Once a selection set has been created, you can add entities to it or remove entities from it with ssadd and ssdel.
You can use the ssadd function to create a new selection set or add entities to an existing selection set. The following example code creates a selection set that includes the first and last entities in the current drawing (entnext and entlast):
(setq fname (entnext)) ; Gets first entity in the drawing. (setq lname (entlast)) ; Gets last entity in the drawing. (if (not fname) (princ "\nNo entities in drawing. ") (progn (setq ourset (ssadd fname)) ; Creates a selection set ; of the first entity. (ssadd lname ourset) ; Adds the last entity to ; the selection set. ) )
The example runs correctly even if only one entity is in the database (in which case both entnext and entlast set their arguments to the same entity name). If ssadd is passed the name of an entity already in the selection set, it ignores the request and does not report an error.
(ssdel fname ourset)
The function sslength returns the number of entities in a selection set, and ssmemb tests whether a particular entity is a member of a selection set. Finally, the function ssname returns the name of a particular entity in a selection set, using an index to the set (entities in a selection set are numbered from 0).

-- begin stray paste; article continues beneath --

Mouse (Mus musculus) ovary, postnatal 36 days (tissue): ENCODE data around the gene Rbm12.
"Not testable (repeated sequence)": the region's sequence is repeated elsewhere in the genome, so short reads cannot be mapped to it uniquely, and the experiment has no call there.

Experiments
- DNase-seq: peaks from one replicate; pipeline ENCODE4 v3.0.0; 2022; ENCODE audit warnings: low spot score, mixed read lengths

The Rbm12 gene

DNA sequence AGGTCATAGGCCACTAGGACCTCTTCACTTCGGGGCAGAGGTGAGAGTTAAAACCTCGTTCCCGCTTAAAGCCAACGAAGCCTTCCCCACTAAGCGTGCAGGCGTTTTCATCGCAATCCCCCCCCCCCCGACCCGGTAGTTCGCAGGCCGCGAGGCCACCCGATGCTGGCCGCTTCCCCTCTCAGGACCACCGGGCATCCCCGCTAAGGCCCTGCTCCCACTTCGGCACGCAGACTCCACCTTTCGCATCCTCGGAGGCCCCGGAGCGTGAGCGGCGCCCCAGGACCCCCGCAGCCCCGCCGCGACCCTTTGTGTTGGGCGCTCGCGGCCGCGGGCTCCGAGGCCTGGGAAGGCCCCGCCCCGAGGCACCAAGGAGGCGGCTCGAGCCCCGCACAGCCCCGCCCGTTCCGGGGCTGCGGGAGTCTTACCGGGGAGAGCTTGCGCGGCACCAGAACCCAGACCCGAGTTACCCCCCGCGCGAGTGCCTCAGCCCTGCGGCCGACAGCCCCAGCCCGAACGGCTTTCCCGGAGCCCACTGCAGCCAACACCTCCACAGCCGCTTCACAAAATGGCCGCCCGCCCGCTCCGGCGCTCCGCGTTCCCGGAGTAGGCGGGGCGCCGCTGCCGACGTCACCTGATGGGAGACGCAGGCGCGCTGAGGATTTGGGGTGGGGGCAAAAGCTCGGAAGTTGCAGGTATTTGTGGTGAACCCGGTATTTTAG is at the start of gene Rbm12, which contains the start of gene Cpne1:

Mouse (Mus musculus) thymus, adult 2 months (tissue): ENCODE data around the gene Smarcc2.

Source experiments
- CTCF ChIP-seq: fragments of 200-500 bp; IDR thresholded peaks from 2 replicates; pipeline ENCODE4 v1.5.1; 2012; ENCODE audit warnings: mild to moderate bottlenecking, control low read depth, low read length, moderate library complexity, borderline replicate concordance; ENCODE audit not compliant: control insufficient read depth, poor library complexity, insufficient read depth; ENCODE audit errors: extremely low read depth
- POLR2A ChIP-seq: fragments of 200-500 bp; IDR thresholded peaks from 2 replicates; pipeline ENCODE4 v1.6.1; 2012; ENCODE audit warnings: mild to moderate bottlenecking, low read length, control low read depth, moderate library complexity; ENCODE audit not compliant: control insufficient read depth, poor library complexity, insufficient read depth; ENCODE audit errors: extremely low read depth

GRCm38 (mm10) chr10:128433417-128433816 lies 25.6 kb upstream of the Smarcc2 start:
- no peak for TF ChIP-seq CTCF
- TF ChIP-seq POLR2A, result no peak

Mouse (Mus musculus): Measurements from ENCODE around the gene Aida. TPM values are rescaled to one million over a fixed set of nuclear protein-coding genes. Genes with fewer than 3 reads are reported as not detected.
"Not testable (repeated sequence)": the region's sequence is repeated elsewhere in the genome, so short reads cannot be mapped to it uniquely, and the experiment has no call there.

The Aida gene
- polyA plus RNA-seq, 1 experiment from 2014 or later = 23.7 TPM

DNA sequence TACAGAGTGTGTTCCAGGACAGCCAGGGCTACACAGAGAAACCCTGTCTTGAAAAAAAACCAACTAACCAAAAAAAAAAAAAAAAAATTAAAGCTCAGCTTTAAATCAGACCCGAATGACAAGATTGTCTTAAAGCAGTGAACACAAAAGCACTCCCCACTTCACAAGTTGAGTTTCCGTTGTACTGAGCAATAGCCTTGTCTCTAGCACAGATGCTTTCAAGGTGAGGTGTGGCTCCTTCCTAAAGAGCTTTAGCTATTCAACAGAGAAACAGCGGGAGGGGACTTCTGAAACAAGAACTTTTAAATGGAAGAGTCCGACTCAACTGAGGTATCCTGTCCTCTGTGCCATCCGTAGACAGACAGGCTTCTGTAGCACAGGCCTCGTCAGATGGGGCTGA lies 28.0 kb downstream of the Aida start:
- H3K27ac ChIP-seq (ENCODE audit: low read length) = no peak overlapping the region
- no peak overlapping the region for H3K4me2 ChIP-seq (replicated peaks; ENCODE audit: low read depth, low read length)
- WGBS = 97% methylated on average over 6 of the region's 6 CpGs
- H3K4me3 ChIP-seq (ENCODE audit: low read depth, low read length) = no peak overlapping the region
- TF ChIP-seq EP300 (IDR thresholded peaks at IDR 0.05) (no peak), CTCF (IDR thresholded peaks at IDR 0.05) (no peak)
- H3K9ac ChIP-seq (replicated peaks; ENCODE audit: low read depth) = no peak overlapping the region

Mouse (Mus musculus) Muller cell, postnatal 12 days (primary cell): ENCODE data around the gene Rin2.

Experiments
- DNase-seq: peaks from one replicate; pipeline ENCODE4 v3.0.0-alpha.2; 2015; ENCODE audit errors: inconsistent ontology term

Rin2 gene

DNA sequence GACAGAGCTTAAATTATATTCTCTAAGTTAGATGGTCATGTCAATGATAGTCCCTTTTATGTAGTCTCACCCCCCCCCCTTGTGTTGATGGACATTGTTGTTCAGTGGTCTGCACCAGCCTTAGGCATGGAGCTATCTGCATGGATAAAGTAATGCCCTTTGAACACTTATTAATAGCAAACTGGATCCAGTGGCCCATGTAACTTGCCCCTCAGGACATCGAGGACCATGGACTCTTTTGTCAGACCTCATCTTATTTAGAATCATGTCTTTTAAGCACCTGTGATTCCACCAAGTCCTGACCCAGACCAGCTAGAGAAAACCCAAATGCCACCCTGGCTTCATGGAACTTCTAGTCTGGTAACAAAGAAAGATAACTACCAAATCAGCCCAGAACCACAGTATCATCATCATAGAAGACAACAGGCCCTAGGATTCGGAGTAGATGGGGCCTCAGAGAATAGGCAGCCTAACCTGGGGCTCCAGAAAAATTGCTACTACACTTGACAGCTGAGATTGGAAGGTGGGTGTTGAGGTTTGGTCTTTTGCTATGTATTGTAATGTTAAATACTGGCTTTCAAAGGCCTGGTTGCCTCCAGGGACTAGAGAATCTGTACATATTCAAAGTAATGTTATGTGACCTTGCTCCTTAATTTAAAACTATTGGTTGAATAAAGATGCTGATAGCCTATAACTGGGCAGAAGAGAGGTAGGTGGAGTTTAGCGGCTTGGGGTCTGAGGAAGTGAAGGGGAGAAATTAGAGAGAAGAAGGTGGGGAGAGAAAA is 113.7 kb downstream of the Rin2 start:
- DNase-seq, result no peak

(setq sset (ssget)) ; Prompts the user to create ; a selection set. (setq ent1 (ssname sset 0)) ; Gets the name of the first ; entity in sset. (setq ent4 (ssname sset 3)) ; Gets the name of the fourth ; entity in sset. (if (not ent4) (princ "\nNeed to select at least four entities. ") ) (setq ilast (sslength sset)) ; Finds index of the last ; entity in sset. ; Gets the name of the last ; entity in sset. (setq lastent (ssname sset (1- ilast)))
Regardless of how entities are added to a selection set, the set never contains duplicate entities. If the same entity is added more than once, the later additions are ignored. Therefore, sslength accurately returns the number of distinct entities in the specified selection set.